the markets. This week, as the holiday drew even closer, merchants and buyers
really picked up the pace. Unlike the South, where the standard of living
is far higher and thus people can more easily make their preparations, dropping
by the nearest shop or market to pick up what they need accordingly, North
Koreans have to start their preparations early to make sure they get everything.
It’s much less convenient.
I remember when I came to the South I found it very
hard to shake off this habit of preparing for holidays very early, probably
because it was ingrained in me after more than 10 years of living that way. Ah,
I’m getting a bit sidetracked, shall we talk about how North Koreans go about
their holiday preparations?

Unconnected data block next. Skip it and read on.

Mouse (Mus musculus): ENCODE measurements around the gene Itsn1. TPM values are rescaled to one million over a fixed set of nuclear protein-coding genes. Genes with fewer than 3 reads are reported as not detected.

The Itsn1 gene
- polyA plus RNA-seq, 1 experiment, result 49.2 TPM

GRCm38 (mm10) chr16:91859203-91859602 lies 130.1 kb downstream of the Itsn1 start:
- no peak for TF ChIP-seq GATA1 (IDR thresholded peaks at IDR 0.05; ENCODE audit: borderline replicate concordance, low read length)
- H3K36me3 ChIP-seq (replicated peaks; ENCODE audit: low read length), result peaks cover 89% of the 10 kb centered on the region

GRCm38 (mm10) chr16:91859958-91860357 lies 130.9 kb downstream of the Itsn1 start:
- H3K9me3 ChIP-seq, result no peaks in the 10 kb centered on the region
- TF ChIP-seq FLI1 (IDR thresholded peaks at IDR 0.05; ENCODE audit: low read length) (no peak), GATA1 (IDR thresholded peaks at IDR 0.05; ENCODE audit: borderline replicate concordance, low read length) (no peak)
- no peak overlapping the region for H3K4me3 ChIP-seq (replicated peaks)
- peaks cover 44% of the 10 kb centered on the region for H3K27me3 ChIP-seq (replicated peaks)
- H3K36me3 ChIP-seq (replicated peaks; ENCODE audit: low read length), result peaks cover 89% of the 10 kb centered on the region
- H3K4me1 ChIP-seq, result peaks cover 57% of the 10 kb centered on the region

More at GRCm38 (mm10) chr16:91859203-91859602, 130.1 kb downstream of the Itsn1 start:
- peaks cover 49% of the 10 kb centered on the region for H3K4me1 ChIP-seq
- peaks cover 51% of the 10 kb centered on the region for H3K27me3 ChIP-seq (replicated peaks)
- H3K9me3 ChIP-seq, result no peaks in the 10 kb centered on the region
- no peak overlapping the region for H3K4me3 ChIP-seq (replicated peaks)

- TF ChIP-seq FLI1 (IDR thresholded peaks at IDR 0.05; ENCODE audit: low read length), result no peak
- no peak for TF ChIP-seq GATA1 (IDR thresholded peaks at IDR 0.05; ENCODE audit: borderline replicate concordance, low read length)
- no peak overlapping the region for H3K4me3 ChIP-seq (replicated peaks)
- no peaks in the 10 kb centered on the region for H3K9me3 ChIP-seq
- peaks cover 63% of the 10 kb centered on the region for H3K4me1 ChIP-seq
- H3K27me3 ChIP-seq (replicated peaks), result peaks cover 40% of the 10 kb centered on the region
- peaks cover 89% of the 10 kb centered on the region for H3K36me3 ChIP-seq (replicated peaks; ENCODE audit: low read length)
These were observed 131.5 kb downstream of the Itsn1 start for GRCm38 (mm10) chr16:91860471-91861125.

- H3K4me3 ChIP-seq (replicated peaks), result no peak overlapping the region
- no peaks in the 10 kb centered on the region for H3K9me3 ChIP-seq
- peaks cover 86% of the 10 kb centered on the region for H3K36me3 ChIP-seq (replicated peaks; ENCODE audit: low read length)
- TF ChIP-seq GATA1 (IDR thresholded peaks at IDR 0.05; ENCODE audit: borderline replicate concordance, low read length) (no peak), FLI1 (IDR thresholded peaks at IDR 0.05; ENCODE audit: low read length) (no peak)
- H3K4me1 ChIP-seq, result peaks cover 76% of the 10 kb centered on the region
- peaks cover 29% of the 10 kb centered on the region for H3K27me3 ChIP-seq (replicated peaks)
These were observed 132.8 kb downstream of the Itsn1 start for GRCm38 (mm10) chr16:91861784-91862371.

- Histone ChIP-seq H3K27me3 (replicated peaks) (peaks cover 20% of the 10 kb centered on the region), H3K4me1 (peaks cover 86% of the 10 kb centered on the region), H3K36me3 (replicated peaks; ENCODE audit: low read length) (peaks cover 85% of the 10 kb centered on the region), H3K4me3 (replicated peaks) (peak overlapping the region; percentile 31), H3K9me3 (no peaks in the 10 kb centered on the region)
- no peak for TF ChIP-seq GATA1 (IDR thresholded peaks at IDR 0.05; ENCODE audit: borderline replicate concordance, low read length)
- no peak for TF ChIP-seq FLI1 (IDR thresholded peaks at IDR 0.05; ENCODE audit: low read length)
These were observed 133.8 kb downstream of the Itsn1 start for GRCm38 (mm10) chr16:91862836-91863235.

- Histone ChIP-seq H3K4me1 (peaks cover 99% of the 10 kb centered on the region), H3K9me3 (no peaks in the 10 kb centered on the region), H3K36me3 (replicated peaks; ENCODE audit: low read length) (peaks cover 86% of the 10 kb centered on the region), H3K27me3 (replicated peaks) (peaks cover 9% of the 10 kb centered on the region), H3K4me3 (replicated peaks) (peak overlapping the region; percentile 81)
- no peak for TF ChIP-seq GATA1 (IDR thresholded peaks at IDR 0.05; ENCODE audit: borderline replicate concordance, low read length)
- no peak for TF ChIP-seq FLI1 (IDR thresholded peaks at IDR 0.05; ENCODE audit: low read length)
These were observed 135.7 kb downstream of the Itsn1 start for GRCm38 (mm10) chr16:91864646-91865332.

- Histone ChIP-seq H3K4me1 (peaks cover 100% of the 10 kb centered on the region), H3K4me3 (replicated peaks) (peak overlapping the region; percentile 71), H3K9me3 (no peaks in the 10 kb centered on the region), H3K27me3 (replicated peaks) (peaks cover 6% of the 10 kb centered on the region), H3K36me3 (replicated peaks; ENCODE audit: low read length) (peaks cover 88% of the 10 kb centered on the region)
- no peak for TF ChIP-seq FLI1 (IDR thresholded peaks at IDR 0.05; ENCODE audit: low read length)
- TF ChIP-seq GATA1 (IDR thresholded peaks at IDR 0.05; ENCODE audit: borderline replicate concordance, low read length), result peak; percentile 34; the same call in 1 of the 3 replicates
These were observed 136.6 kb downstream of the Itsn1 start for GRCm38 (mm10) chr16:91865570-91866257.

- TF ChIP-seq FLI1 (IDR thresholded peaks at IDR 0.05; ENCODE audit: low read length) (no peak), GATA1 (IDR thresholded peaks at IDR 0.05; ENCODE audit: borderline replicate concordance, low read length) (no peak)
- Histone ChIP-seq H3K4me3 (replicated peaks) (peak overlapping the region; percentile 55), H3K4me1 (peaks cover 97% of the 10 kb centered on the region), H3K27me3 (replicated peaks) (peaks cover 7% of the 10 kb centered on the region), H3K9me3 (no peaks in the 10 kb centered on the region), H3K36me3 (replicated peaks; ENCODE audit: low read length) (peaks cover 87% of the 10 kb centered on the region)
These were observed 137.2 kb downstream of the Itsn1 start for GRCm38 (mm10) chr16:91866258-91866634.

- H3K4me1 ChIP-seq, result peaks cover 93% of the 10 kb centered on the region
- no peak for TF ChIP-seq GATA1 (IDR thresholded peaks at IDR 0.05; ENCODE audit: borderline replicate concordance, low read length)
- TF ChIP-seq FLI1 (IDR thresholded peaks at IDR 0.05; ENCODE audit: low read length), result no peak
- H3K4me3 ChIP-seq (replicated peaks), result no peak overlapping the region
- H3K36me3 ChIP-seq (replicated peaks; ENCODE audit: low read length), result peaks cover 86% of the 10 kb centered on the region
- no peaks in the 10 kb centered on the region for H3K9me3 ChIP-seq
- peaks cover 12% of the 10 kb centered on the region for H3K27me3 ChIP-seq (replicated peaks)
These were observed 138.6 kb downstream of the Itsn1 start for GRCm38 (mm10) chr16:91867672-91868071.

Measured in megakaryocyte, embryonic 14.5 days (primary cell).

2.Yes, we tend to visit local shops and markets just one or
two days in advance of the holidays to pick up what we need, so when you say
that North Koreans take ten or more days to prepare it is quite surprising!
Tell us more about it.
Yes, we as a people seem to love food made from rice. In the
South people eat ddeokguk (rice cake soup) to ring in the New Year, but
Northerners prefer to eat songpyeon (half-moon shaped rice cakes stuffed with
sweet or semi-sweet feeling steamed over pine needles). Particularly in regions
where rice is not very abundant, everyone in the North looks forward to the
holidays, recognizing them as an especially happy time. People think, “A day
when we can eat rice is a happy day.” When people make ddeok (rice cake), they will
definitely have rice, right? I think I should start by explaining what it is
that North Koreans eat on the holidays.
Ddeok, noodles, and dumplings (mandu) are
indispensable in every region during the holidays. To make ddeok, you need